The warm Gougeres with gruyere and garlic chives ($6) are dangerously addictive, I couldn't stop popping one in my mouth.

Sunday, September 30, 2012

Wood and Vine (Hollywood, CA): Monday Market Dinners and ChickenandWaffles

Fact: Wood and Vine has one of the best al fresco dining area in Hollywood. Insist on a table here as long as the nights aren't too cold. It's a quiet escape from the craziness of Hollywood Blvd.

When Wood and Vine first opened, the executive chef Gavin Mills had to figure out how to work with the tiny kitchen and now he's got it down. The kitchen is so small it has no walk-in fridge! But that just means Chef Gavin goes to the market every morning for fresh ingredients.
At a recent dinner, I started my night with a Chai Gold Rush (chai and vanilla infused bourbon, lemon, honey, $12). This was a great cocktail, probably my favorite of the night! It's not overwhelmingly "chai"-like, just notes of spices. I hope they keep this one on the menu for a while!

Mondays are good to give Wood and Vine a try with their Monday Market Prix Fixe menu, $18 for 3 courses. There were three of us dining, so we tried one of the prix fixe menu while ordering other items to try.

The first course was a Melon consomme with basil.
This was a rather interesting first course. It was cold (good for the summer) but since it's also sweet, it was more like drinking melon juice rather than a consomme.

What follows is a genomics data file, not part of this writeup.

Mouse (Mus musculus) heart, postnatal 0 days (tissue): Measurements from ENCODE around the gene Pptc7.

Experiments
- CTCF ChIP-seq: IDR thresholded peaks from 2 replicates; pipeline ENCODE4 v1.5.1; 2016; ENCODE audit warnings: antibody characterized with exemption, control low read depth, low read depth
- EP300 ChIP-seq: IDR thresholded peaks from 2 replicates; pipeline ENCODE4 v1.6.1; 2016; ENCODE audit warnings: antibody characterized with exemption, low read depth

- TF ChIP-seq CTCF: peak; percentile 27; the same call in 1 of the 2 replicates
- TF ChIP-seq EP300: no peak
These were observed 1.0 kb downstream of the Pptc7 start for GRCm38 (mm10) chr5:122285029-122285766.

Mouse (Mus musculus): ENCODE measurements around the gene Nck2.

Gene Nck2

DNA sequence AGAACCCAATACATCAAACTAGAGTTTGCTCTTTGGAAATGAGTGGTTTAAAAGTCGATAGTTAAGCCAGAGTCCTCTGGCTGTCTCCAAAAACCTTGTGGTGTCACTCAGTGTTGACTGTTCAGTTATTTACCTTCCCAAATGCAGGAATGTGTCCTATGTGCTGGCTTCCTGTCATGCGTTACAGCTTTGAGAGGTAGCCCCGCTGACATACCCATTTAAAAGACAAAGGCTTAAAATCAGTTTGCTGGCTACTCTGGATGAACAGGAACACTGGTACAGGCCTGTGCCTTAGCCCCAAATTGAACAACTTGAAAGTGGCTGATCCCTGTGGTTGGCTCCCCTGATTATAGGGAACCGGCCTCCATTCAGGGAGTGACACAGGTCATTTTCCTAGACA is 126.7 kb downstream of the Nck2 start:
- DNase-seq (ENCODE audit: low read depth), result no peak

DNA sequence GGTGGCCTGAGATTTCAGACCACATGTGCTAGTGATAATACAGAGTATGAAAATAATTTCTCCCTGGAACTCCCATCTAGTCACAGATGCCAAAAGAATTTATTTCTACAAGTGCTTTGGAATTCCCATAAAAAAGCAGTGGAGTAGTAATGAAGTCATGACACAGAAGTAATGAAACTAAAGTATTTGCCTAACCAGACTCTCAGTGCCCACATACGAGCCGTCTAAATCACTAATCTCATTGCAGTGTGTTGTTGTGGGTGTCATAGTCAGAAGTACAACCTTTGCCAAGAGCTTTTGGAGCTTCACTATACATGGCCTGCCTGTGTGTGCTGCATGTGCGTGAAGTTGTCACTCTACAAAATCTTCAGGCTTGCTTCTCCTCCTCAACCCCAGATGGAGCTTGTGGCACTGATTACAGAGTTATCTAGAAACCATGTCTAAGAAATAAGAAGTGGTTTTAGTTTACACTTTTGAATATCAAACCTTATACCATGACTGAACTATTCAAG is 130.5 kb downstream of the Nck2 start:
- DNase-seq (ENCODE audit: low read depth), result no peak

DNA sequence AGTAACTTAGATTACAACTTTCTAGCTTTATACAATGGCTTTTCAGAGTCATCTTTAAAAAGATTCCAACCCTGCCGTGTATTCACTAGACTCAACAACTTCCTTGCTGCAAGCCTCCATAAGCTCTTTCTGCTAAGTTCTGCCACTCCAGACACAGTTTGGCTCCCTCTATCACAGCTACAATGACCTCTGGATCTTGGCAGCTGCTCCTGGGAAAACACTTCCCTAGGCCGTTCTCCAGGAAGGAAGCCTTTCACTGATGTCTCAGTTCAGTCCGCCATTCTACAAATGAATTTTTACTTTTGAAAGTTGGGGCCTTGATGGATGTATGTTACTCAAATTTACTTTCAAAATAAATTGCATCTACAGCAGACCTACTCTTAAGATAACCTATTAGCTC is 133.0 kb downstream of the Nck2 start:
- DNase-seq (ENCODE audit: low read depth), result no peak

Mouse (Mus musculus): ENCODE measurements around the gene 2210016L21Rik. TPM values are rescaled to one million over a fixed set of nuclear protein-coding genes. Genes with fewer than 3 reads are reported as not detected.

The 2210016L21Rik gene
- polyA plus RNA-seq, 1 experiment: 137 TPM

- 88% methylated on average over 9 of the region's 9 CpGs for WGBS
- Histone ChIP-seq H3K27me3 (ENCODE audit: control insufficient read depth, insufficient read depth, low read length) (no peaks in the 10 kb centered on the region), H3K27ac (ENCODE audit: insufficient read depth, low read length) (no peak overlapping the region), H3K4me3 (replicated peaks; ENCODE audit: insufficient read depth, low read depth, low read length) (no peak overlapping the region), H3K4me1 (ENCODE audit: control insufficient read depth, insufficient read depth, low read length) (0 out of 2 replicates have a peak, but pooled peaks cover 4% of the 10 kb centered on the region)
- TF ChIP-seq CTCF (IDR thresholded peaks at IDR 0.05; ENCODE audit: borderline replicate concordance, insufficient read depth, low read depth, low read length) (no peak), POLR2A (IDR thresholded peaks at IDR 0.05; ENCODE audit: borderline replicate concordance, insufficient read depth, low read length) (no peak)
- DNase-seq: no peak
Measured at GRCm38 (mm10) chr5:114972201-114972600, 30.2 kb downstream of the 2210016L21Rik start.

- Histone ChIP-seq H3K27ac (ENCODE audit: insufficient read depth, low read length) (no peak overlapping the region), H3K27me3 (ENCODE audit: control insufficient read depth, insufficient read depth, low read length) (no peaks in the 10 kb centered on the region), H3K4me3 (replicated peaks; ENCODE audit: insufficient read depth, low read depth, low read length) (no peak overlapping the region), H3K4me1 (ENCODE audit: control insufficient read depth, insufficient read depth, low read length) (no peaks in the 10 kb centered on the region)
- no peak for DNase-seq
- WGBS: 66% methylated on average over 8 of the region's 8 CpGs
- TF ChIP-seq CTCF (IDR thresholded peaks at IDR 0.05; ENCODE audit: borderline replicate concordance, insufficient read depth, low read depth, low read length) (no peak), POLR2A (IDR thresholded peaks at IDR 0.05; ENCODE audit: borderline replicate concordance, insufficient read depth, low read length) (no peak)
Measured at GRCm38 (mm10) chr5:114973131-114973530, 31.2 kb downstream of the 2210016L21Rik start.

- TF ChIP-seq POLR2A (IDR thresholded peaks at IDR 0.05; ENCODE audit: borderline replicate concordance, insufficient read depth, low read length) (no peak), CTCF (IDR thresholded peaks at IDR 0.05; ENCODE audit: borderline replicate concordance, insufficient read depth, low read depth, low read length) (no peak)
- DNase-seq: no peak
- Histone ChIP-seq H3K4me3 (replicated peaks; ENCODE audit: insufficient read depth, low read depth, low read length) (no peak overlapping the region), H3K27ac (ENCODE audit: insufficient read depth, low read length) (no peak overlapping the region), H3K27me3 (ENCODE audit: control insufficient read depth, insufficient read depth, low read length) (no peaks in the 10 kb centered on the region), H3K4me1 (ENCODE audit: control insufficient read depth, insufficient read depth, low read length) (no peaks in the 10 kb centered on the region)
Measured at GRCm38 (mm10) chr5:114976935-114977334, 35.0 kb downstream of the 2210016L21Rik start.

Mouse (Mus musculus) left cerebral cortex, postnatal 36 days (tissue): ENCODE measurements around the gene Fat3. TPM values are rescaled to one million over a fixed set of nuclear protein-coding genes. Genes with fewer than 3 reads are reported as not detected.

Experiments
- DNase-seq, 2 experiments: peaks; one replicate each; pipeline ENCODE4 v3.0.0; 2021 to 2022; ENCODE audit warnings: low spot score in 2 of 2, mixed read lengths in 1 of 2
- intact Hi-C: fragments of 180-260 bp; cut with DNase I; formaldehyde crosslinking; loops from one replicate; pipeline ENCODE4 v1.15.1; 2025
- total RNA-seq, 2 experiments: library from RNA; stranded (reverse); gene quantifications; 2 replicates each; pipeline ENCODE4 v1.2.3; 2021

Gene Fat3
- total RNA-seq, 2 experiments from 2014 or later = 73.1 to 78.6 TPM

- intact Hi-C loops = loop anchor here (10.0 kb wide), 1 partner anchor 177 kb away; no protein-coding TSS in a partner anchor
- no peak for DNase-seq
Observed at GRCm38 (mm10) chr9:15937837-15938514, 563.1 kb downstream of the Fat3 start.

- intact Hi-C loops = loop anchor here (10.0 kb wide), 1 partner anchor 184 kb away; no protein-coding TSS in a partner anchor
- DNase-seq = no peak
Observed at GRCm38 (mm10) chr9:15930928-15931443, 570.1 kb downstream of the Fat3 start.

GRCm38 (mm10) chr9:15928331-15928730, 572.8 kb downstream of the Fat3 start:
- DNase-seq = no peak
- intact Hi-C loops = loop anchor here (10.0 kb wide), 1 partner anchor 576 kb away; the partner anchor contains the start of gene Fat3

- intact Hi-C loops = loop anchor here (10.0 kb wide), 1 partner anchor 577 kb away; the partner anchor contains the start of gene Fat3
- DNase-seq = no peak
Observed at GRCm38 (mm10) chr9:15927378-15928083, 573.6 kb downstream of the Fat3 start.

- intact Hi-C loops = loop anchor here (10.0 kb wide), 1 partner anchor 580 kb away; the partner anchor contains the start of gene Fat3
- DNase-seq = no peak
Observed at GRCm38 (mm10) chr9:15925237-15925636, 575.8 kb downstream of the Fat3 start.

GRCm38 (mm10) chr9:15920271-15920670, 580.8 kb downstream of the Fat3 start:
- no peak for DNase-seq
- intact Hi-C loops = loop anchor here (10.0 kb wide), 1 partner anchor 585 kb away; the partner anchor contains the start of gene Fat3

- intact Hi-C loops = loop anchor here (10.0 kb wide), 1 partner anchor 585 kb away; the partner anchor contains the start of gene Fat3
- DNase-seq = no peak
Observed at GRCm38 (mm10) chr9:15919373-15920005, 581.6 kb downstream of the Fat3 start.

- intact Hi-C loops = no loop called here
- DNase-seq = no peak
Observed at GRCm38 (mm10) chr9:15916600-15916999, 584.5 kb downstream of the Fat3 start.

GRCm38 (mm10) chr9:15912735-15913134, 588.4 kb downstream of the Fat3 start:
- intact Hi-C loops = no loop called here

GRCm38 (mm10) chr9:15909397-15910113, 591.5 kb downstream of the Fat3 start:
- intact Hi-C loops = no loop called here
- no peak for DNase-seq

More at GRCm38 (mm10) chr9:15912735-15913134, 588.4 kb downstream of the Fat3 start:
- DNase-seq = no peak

The entree that night was Shrimp and Grips with Anson Mills grits and house andouille sausage
The current menu has plenty of Southern items (as you'll see more below, chicken and waffles being one) and he's also doing a Southern Sunday suppers. I lived in South Carolina for high school and developed a liking to grits. I liked the shrimp and grits here, especially the texture of the grits and the addition of the housemade sausage.

Sunday, July 24, 2011

Lunching at Le Saint Amour (Culver City)

Le Saint Amour has been a bloggers' favorite ever since Chef Walter Manzke started consulting for this Culver City bistro. While I have yet been lucky enough to dine while he's in the kitchen, I was recently invited for lunch. It was a nice day so we sat on the patio, overlooking the beautiful city hall.

I had to order the Duck Confit Salad ($14) since duck confit and cherries sounded too good to pass up. Don't order this expecting a light lunch though. The duck confit salad at Petrossian comes with shredded duck confit integrated into the salad, but here the "salad" comes with an entire crispy duck leg along with arugula, cherries and hazelnut vinaigrette on the side.